I’m still working on the BigD holiday arrangements. It’s slow, but looking good. More soon.
In the interim, some news about dialysis times.
When I started the BigD in 1995, the standard was to dialyse three times a week for 5 hours per time. I had known that dialysis was on the cards for me since 1972, when I damaged my left kidney in rough seas in the navy, and then discovered that I had only one (the right was missing in action since birth).
I hung on to my dwindling kidney function (via diet and good management by my nephrologist, John Dawborn) for 23 more years. But I thought my life was over when I began treatment. Five hours per time, three times per week was a real pain. All that lost opportunity to do other things, getting restless and feeling unwell after the fourth hour and losing the rest of the day while I recovered.
Like everyone, I desperately wanted to reduce my hours. My nephrologist held firm. He was a great believer in the more dialysis I had, the healthier I would be, and 15 hours per week was his absolute minimum.
I regret to report that a new paper published in Medscape Nephrology on 27 December 2011, backs him up with evidence. Written by Joel D. Glickman, MD, with the electrifying title Nephrologists Unite: Time to Put the ‘t’ back in Kt/V, it has some really interesting news for us BigD-ers.
What is Kt/V? It’s a ratio indicating the efficiency of each dialysis session. Put simply, it uses the speed your blood is pumped through the dialyser, and the length of time it is flowing, versus the amount of blood in your body (calculated by your weight) to estimate when you have had enough dialysis to remove the excess urea. Completely clean blood throughout your body would be a Kt/V of 1.0, where the amount of blood cleaned equals the amount of blood in your body. If you want to know more, see Wikipedia here.
But there are a couple of things wrong with using the Kt/V ratio to set dialysis time.
Firstly, kidney failure results in a lot of other toxins besides urea (including the so-called middle molecules). Most can be removed, but efficiency of removal cannot be measured by Kt/V.
Secondly, for a range of reasons the theoretical 1.0 ratio cannot be achieved. However many kidney organisations and specialists use Kt/V as an indicator dialysis efficiency. For example, the US National Kidney Foundation Kt/V target is 1.3.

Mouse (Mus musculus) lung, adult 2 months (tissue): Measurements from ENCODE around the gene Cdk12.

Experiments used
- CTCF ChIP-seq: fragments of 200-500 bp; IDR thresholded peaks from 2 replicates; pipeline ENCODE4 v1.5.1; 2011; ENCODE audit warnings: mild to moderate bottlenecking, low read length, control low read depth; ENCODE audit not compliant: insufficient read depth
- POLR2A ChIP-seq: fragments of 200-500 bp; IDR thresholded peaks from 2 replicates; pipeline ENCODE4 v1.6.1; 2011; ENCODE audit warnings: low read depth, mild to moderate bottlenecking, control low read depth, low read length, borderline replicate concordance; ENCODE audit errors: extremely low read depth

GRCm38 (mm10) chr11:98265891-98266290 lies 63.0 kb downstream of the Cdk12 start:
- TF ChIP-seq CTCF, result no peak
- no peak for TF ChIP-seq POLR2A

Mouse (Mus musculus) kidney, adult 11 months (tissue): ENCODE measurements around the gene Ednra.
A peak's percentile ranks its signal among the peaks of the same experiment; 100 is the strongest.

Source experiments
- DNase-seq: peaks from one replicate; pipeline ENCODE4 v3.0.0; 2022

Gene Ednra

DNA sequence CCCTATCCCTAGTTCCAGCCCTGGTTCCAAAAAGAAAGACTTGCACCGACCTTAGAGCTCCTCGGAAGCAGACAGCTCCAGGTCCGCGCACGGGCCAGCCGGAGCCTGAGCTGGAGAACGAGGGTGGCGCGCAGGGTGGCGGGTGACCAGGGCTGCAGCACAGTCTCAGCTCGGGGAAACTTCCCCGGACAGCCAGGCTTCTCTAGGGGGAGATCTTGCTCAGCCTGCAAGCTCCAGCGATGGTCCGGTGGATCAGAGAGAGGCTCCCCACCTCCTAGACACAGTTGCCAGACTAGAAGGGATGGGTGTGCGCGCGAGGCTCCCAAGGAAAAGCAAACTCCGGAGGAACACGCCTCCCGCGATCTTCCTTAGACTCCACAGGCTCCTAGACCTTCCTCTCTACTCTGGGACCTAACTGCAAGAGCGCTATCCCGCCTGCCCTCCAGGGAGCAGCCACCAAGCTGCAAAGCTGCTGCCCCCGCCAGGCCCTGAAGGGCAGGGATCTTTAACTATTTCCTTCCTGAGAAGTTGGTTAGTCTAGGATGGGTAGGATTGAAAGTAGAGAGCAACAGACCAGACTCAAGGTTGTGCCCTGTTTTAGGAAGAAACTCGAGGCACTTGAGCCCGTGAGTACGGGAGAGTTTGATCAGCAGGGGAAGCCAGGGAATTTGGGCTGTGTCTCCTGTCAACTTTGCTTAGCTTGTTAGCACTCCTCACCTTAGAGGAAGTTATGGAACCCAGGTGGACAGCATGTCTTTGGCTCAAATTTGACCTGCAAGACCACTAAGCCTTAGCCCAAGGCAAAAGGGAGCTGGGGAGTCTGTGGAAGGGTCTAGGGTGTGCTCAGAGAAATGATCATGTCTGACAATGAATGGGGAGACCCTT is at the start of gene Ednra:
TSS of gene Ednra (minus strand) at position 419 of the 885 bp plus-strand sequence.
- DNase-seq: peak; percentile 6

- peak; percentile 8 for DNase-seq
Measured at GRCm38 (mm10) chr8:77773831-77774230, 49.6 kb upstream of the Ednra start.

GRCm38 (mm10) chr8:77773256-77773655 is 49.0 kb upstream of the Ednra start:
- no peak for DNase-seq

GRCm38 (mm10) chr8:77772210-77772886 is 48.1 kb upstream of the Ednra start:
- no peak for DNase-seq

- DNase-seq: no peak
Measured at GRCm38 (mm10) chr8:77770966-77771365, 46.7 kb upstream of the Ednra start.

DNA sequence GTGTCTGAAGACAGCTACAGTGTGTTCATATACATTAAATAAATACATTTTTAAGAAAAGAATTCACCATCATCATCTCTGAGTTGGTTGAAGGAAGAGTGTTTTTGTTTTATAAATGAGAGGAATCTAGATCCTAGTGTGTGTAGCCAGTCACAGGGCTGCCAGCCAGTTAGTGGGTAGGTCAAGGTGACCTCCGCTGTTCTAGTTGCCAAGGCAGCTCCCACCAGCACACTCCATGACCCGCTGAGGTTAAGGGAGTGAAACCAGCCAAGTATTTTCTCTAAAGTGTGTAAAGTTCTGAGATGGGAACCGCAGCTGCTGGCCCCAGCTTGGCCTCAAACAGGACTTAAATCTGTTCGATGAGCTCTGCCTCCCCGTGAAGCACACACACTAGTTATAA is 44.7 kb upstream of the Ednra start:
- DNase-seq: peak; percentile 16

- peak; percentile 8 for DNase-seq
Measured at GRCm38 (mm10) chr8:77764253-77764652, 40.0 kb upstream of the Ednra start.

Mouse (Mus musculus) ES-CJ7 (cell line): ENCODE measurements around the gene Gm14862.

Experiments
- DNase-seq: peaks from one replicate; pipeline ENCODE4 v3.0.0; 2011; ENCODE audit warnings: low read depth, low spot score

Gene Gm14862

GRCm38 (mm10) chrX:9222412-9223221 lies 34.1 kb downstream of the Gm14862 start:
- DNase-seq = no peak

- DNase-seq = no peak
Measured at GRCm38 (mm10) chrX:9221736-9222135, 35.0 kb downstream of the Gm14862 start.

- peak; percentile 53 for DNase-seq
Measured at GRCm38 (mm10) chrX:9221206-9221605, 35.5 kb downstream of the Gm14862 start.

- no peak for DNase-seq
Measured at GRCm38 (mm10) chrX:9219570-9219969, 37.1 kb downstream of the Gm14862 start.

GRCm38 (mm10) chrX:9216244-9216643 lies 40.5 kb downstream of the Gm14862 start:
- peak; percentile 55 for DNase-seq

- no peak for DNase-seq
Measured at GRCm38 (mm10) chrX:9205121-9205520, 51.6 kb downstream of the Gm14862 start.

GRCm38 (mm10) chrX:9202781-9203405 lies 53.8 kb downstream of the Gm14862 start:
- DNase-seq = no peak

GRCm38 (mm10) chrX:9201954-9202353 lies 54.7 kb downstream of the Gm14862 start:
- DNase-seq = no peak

Unfortunately, over time the idea of this ratio has been reversed to: “If you achieve a Kt/V of 1.3 over three hours, three times per week then you only need 3 three-hour sessions per week.” Obviously, BigD patients grabbed this news with both hands because it meant shorter times on the machine.
But some nephrologists (like mine and JD Glickman) were sceptical. Observational data clearly indicated there were benefits in longer treatment times. Could this be proven? Along comes the Glickman paper, with some alarming research stats. Read the paper for details, but in summary, patients whose dialysis sessions were less than 3 hrs had a 60% increase in mortality. And life expectancy improves dramatically as the length of BigD time increases.
Pretty hard to argue with that: shortening your dialysis time shortens your life. Or to take the positive view, more time on dialysis, more time on planet earth.
Glickman’s absolute minimum is 4 hrs, three times per week, a total of 12 hours – and longer if you can arrange it.
These findings make John Dawborn look pretty smart. I have been on 15 hrs per week since I started. And as I said, I really didn’t like it.
But then, a couple of years later he offered an alternative, which actually meant that we could both be happy. I moved onto 5 days per week dialysis, with only 3 hours each time. I have written elsewhere about the benefits of more frequent dialysis (which is also backed up by a steadily growing body of research).
I still dialyse for 15 hours per week. But I can tolerate it, and I am well most of the time. I still have things I would rather do, but with some planning, I can often do them while I am dialysing.
So, the bad news is that your BigD session isn’t going to get shorter any time soon. The good news is (1) that you will live longer (for some people it will just feel longer), and (2) there is a way around those long hours and the roller coaster of three times a week.
Maybe it’s time you revisited how long and how often you dialyse?